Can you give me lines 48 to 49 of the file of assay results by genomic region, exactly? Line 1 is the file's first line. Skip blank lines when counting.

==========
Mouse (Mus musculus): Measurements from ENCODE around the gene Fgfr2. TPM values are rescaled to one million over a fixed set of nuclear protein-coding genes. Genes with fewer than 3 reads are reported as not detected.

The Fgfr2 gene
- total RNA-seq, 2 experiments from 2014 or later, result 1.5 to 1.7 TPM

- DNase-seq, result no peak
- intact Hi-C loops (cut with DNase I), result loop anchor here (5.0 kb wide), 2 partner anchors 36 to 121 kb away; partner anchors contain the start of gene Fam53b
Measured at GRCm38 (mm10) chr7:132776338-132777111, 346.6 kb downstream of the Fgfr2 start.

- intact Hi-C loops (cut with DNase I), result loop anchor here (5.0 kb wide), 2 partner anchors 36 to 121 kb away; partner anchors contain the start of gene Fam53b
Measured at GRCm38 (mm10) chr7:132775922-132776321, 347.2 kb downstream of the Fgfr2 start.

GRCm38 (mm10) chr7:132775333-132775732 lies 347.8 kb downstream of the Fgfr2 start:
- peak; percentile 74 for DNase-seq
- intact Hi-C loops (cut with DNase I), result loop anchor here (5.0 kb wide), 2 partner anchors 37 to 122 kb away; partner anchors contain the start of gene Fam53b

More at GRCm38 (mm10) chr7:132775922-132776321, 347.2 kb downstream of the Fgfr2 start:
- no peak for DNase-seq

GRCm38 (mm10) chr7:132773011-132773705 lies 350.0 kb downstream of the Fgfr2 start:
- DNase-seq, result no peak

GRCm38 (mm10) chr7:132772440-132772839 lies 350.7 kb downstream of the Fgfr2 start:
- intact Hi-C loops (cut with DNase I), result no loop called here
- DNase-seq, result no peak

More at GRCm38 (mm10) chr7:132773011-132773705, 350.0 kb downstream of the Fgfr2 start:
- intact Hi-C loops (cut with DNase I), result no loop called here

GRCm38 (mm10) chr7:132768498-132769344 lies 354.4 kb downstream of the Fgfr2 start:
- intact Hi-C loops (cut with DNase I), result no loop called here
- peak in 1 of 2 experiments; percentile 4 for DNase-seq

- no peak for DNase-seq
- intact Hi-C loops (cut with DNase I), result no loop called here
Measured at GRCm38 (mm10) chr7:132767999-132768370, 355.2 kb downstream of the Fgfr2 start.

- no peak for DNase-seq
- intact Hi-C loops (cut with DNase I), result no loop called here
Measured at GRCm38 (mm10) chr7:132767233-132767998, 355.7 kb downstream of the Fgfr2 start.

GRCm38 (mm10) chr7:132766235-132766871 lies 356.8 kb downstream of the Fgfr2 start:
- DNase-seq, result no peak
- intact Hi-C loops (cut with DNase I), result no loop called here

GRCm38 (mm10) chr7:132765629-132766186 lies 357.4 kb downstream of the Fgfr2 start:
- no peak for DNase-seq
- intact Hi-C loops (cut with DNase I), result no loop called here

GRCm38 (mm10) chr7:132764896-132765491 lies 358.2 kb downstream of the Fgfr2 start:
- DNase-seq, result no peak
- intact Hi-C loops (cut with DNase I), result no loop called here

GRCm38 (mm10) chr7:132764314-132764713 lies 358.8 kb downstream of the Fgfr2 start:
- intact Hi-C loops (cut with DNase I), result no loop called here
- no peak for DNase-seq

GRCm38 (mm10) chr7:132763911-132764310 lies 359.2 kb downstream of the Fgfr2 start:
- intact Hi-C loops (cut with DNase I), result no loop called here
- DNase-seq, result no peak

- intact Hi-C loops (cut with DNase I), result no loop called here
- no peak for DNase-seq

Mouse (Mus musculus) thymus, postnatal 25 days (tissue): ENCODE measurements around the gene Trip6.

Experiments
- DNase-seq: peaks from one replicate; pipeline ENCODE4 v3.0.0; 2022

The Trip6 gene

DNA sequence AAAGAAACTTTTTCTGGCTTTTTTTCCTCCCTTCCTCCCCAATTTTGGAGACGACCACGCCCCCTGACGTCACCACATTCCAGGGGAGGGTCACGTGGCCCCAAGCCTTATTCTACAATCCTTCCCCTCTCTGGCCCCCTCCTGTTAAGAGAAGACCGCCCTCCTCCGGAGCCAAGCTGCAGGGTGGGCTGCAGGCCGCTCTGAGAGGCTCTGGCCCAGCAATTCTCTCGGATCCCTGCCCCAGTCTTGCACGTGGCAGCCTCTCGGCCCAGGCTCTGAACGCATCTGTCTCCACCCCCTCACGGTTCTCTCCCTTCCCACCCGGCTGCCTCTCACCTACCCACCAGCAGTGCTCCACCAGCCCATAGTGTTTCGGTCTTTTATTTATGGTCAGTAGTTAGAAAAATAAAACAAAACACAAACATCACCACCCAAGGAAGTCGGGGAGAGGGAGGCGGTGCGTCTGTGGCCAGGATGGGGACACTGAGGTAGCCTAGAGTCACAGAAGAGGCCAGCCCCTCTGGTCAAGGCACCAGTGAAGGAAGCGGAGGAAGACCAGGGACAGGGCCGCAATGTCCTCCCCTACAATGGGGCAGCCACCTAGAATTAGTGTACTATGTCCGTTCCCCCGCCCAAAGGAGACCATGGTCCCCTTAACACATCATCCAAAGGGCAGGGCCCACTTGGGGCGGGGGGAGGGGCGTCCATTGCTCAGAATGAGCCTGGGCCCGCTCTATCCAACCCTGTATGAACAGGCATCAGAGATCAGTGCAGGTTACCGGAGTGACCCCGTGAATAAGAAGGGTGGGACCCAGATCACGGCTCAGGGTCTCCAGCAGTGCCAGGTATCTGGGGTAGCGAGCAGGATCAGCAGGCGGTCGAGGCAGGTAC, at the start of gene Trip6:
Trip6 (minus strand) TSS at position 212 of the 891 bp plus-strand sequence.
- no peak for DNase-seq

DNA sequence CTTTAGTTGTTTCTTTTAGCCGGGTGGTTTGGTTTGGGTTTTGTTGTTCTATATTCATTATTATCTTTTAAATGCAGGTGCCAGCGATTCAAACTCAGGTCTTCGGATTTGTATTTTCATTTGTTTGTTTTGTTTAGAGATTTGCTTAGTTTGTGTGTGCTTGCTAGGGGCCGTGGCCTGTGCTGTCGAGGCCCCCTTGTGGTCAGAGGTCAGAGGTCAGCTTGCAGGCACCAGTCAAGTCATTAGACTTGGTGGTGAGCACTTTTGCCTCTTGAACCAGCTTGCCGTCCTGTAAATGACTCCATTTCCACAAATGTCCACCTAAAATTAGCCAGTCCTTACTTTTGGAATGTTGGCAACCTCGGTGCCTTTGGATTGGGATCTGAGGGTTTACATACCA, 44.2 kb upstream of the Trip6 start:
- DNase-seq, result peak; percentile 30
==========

Experiments
- DNase-seq: peaks from one replicate; pipeline ENCODE4 v3.0.0; 2022